The challenges of creating gender-inclusive birthing services

As society’s understanding of gender and sex evolves, our use of language evolves, too. Maternity wards and pregnancy care have, traditionally, largely used language oriented around women: the word ‘maternity’ itself, for one, but also ‘midwife’, ‘matron’, or ‘sister’. And while cisgender women remain the primary patients in such services, a rising number of trans and non-binary people, who may not identify as women, are also engaging with pregnancy planning and birth-related services,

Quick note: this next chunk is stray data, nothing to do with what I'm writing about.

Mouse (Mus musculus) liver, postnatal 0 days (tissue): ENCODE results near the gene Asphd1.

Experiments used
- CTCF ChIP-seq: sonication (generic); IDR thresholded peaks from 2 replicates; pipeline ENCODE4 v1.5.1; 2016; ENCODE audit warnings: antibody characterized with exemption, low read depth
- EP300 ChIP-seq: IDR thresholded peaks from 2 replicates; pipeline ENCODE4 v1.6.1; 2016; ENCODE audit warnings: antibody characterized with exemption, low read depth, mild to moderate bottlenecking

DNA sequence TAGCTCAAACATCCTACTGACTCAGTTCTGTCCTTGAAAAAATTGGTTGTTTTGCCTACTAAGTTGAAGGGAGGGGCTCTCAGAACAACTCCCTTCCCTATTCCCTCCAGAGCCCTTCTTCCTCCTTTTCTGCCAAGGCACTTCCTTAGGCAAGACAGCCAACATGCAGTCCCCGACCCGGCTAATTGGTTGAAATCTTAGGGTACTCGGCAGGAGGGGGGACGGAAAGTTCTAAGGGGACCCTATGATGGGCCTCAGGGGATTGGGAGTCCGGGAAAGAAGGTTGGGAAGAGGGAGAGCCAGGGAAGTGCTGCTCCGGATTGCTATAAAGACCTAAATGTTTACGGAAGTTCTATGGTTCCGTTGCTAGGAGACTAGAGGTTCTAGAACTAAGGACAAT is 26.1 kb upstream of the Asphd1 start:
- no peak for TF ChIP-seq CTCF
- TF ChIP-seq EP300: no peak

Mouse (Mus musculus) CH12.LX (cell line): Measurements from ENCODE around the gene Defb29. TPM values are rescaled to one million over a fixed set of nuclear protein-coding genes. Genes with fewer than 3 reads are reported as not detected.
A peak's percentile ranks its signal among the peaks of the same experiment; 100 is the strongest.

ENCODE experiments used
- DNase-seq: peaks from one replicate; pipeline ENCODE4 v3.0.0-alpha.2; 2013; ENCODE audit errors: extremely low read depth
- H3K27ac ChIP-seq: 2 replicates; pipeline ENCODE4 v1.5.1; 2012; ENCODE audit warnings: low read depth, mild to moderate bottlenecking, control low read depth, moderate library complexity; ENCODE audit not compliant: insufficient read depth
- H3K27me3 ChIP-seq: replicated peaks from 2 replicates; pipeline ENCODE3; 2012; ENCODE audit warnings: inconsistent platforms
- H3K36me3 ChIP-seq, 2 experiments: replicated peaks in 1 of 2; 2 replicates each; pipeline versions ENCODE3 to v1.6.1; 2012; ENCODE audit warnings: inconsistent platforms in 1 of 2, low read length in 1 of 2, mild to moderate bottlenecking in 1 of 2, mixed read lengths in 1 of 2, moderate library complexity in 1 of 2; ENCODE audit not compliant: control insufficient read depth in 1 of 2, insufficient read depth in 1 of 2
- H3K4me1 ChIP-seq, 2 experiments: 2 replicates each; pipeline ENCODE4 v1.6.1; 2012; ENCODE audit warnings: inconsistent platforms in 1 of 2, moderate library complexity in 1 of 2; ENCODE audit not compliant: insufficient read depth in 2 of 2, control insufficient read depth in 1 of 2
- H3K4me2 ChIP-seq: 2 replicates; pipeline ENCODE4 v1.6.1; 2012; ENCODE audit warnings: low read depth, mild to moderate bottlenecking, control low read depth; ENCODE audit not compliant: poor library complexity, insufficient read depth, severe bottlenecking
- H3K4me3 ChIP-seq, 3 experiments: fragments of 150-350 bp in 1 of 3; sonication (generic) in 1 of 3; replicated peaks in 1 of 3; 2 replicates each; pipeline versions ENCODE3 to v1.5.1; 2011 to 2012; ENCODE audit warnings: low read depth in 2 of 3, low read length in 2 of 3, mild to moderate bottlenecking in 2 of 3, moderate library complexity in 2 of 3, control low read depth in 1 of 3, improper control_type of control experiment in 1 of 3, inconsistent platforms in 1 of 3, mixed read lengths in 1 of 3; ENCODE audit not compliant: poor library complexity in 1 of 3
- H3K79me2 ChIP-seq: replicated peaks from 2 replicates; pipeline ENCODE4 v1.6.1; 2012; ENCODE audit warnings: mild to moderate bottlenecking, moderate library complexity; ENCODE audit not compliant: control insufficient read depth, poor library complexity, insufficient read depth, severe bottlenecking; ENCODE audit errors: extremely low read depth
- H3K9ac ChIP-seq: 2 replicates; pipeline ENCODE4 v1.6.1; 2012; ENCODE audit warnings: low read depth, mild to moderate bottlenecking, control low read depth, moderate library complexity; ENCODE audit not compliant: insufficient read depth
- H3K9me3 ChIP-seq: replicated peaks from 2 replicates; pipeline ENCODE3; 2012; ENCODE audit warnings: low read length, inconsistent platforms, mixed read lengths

Being excluded by the language used in birthing settings could lead to these parents feeling othered by the experience of bringing a child into the world, and potentially plant the seed for further-reaching mental health impacts. With giving birth being as stressful as it is, plus the risk of post-partum mental health struggles, efforts should be made to give all patients the best standard of care available. A new study by a UK-based research team explored the experiences, opinions, and educational needs of perinatal staff as related to the needs of trans and non-binary service users

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